Advanced Dungeons & Dragons 2nd Edition Wiki
Ability Requirements: Strength 13
Dexterity 13
Constitution 14
Wisdom 14
Prime Requisites: Strength, Dexterity, Wisdom
Races Allowed: Human, Elf, Half-Elf

The ranger is a hunter and woodsman who lives by not only his sword, but also his wits. Robin Hood, Orion, Jack the giant killer, and the huntresses of Diana are examples of rangers from history and legend. The abilities of the ranger make him particularly good at tracking, woodcraft, and spying.

The ranger must have scores not less than 13 in Strength, 14 in Constitution, 13 in Dexterity, and 14 in Wisdom. The prime requisites of the ranger are Strength, Dexterity, and Wisdom. Rangers are always good, but they can be lawful, neutral, or chaotic. It is in the ranger's heart to do good, but not always by the rules.

A ranger who has Strength, Dexterity, and Wisdom scores of 16 or more gains a 10% bonus to the experience points he earns.

Although the ranger can use any weapon and wear any armor, several of his special abilities are usable only when he is wearing studded leather or lighter armor.

Although he has the basic skills of a Warrior, the ranger also has several advantages. When wearing studded leather or lighter armor, a ranger can fight two-handed with no penalty to his attack rolls (see “Attacking with Two Weapons” in Chapter 9: Combat). Obviously, the ranger cannot use a shield when fighting this way. A ranger can still fight with two weapons while wearing heavier armor than studded leather, but he suffers the standard attack roll penalties.

The ranger is skilled woodsman. Even if the optional proficiency rules are not used, the ranger has tracking proficiency. If the proficiency rules are used in your campaign, the ranger knows tracking without expending any points. Furthermore, this skill improves by +1 for every three levels the ranger has earned (3rd to 5th level, +1; 6th to 8th level, +2, etc.). While wearing studded leather or lighter armor, the ranger can try to move silently and hide in shadows. His chance to succeed in natural surroundings is given on Table 18 (modified by the ranger's race and Dexterity, as given on Tables 27 and 28). When attempting these actions in non-natural surroundings (a musty crypt or city streets) the chance of success is halved. Hiding in shadows and moving silently are not possible in any armor heavier than studded leather—the armor is inflexible and makes too much noise.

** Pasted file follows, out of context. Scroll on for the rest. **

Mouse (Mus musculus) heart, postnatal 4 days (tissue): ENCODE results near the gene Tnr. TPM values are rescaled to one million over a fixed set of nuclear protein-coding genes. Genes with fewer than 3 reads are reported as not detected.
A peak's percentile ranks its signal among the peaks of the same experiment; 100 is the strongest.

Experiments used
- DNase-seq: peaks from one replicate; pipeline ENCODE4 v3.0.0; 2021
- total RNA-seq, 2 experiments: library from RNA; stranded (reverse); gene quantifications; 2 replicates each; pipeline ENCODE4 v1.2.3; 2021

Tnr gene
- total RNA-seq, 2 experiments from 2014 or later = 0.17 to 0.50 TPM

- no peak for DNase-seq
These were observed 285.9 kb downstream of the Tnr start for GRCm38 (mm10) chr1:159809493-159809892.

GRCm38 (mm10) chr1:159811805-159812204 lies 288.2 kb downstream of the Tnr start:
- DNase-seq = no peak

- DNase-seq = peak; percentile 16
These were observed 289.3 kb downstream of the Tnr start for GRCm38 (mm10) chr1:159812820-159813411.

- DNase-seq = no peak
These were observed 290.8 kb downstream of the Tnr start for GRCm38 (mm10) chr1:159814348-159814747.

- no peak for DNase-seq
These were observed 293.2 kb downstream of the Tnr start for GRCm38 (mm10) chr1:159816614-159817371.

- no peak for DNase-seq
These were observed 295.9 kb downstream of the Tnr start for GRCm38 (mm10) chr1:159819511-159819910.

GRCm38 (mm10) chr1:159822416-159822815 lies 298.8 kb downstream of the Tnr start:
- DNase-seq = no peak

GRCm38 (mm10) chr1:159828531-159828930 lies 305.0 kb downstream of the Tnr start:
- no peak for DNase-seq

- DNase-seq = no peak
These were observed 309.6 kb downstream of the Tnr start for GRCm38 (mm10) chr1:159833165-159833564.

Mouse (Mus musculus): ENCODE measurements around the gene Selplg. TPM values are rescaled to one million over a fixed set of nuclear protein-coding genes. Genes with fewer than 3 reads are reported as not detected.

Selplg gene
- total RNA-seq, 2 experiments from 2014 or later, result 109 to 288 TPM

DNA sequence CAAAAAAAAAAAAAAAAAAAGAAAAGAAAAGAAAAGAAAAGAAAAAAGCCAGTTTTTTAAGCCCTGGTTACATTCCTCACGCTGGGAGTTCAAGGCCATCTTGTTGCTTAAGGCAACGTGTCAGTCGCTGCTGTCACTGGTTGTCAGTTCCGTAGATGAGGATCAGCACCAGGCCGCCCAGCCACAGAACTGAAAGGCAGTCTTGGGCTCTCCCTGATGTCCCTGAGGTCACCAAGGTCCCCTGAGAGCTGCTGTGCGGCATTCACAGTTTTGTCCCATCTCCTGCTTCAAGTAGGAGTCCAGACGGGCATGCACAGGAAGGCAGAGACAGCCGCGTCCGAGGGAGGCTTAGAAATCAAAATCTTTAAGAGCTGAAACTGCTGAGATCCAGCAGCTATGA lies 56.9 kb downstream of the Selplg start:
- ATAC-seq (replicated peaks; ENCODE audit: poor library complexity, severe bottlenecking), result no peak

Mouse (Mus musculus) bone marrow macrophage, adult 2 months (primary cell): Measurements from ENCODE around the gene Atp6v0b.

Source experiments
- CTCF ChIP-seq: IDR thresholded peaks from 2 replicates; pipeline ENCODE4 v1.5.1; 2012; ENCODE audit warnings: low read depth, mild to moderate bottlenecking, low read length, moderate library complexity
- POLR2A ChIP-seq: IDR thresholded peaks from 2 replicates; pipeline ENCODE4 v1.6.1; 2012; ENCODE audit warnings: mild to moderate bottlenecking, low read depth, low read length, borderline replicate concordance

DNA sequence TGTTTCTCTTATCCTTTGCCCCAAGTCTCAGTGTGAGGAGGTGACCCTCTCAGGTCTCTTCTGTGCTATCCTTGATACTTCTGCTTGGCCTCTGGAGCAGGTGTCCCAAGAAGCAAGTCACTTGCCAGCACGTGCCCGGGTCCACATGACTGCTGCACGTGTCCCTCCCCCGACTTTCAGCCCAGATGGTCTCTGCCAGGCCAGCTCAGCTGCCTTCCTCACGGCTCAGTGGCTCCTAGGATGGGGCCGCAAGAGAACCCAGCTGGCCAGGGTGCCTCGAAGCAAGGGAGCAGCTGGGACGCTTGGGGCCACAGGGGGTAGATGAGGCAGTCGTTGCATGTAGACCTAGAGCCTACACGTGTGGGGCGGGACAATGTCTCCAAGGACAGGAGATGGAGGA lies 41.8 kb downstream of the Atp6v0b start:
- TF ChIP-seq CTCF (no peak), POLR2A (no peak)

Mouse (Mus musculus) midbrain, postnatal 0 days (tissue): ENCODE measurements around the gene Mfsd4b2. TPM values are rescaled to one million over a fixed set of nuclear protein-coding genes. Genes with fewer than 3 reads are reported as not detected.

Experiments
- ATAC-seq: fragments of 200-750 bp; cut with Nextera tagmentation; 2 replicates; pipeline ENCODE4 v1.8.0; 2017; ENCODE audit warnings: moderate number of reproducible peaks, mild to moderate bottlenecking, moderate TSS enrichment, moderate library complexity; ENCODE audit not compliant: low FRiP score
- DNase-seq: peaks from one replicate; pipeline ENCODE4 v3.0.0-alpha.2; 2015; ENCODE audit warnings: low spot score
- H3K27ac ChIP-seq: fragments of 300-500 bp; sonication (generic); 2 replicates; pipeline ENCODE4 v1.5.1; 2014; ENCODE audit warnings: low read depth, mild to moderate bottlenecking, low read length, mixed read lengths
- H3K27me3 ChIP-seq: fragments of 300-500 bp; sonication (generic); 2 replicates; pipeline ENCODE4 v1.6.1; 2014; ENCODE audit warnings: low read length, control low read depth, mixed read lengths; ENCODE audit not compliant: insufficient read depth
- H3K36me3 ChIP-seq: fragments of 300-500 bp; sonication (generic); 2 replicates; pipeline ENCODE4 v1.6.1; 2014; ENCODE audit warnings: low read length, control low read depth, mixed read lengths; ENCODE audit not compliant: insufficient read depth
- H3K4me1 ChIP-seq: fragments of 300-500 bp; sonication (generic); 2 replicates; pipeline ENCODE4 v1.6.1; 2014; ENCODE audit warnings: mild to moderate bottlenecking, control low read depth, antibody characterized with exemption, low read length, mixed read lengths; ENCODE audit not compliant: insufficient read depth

In their roles as protector of good, rangers tend to focus their efforts against some particular creature, usually one that marauds their homeland. Before advancing to 2nd level, every ranger must select a species enemy. Typical enemies include giants, orcs, lizard men, trolls, or ghouls; your DM has final approval on the choice. Thereafter, whenever the ranger encounters that enemy, he gains a +4 bonus to his attack rolls. This enmity can be concealed only with great difficulty, so the ranger suffers a -4 penalty on all encounter reactions with creatures of the hated type. Furthermore, the ranger will actively seek out this enemy in combat in preference to all other foes unless someone else presents a much greater danger.

Rangers are adept with both trained and untamed creatures, having a limited degree of animal empathy. If a ranger carefully approaches or tends any natural animal, he can try to modify the animal's reactions. (A natural animal is one that can be found in the real world—a bear, snake, zebra, etc.)

When dealing with domestic or non-hostile animals, a ranger can approach the animal and befriend it automatically. He can easily discern the qualities of the creature (spotting the best horse in the corral or seeing that the runt of the litter actually has great promise).

When dealing with a wild animal or an animal trained to attack, the animal must roll a saving throw vs. rods to resist the ranger's overtures. (This table is used even though the ranger's power is non-magical.) The ranger imposes a -1 penalty on the die roll for every three experience levels he has earned (-1 at 1st to 3rd, -2 at 4th to 6th, etc.). If the creature fails the saving throw, its reaction can be shifted one category as the ranger chooses. Of course, the ranger must be at the front of the party and must approach the creature fearlessly.